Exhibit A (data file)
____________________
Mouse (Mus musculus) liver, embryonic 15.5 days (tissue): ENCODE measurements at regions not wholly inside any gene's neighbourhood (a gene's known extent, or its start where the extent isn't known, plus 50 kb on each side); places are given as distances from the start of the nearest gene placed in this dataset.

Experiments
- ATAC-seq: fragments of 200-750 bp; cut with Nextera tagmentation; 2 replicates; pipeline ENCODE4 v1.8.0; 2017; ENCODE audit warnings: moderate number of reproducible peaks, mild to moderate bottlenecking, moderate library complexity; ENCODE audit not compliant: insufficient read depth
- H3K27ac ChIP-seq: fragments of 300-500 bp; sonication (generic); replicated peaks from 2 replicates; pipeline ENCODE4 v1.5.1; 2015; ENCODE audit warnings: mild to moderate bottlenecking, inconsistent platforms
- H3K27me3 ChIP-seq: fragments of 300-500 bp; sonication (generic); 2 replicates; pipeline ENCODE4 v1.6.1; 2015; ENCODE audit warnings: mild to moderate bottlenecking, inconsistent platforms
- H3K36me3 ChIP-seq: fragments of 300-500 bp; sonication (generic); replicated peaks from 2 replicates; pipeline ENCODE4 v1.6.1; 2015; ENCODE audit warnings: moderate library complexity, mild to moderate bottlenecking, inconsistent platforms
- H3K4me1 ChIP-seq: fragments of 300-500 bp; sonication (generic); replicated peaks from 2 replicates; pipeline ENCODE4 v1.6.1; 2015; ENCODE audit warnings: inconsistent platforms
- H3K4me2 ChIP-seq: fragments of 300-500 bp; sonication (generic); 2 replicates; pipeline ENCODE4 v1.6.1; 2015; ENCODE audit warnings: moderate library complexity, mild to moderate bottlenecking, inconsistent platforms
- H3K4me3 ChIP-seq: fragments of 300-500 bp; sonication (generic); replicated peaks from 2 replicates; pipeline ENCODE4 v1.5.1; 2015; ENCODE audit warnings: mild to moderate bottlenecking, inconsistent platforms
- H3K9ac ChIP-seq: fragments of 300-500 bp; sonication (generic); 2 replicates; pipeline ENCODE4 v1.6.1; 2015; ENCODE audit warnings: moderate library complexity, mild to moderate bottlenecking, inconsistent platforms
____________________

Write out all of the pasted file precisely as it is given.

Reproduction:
Mouse (Mus musculus) liver, embryonic 15.5 days (tissue): ENCODE measurements at regions not wholly inside any gene's neighbourhood (a gene's known extent, or its start where the extent isn't known, plus 50 kb on each side); places are given as distances from the start of the nearest gene placed in this dataset.

Experiments
- ATAC-seq: fragments of 200-750 bp; cut with Nextera tagmentation; 2 replicates; pipeline ENCODE4 v1.8.0; 2017; ENCODE audit warnings: moderate number of reproducible peaks, mild to moderate bottlenecking, moderate library complexity; ENCODE audit not compliant: insufficient read depth
- H3K27ac ChIP-seq: fragments of 300-500 bp; sonication (generic); replicated peaks from 2 replicates; pipeline ENCODE4 v1.5.1; 2015; ENCODE audit warnings: mild to moderate bottlenecking, inconsistent platforms
- H3K27me3 ChIP-seq: fragments of 300-500 bp; sonication (generic); 2 replicates; pipeline ENCODE4 v1.6.1; 2015; ENCODE audit warnings: mild to moderate bottlenecking, inconsistent platforms
- H3K36me3 ChIP-seq: fragments of 300-500 bp; sonication (generic); replicated peaks from 2 replicates; pipeline ENCODE4 v1.6.1; 2015; ENCODE audit warnings: moderate library complexity, mild to moderate bottlenecking, inconsistent platforms
- H3K4me1 ChIP-seq: fragments of 300-500 bp; sonication (generic); replicated peaks from 2 replicates; pipeline ENCODE4 v1.6.1; 2015; ENCODE audit warnings: inconsistent platforms
- H3K4me2 ChIP-seq: fragments of 300-500 bp; sonication (generic); 2 replicates; pipeline ENCODE4 v1.6.1; 2015; ENCODE audit warnings: moderate library complexity, mild to moderate bottlenecking, inconsistent platforms
- H3K4me3 ChIP-seq: fragments of 300-500 bp; sonication (generic); replicated peaks from 2 replicates; pipeline ENCODE4 v1.5.1; 2015; ENCODE audit warnings: mild to moderate bottlenecking, inconsistent platforms
- H3K9ac ChIP-seq: fragments of 300-500 bp; sonication (generic); 2 replicates; pipeline ENCODE4 v1.6.1; 2015; ENCODE audit warnings: moderate library complexity, mild to moderate bottlenecking, inconsistent platforms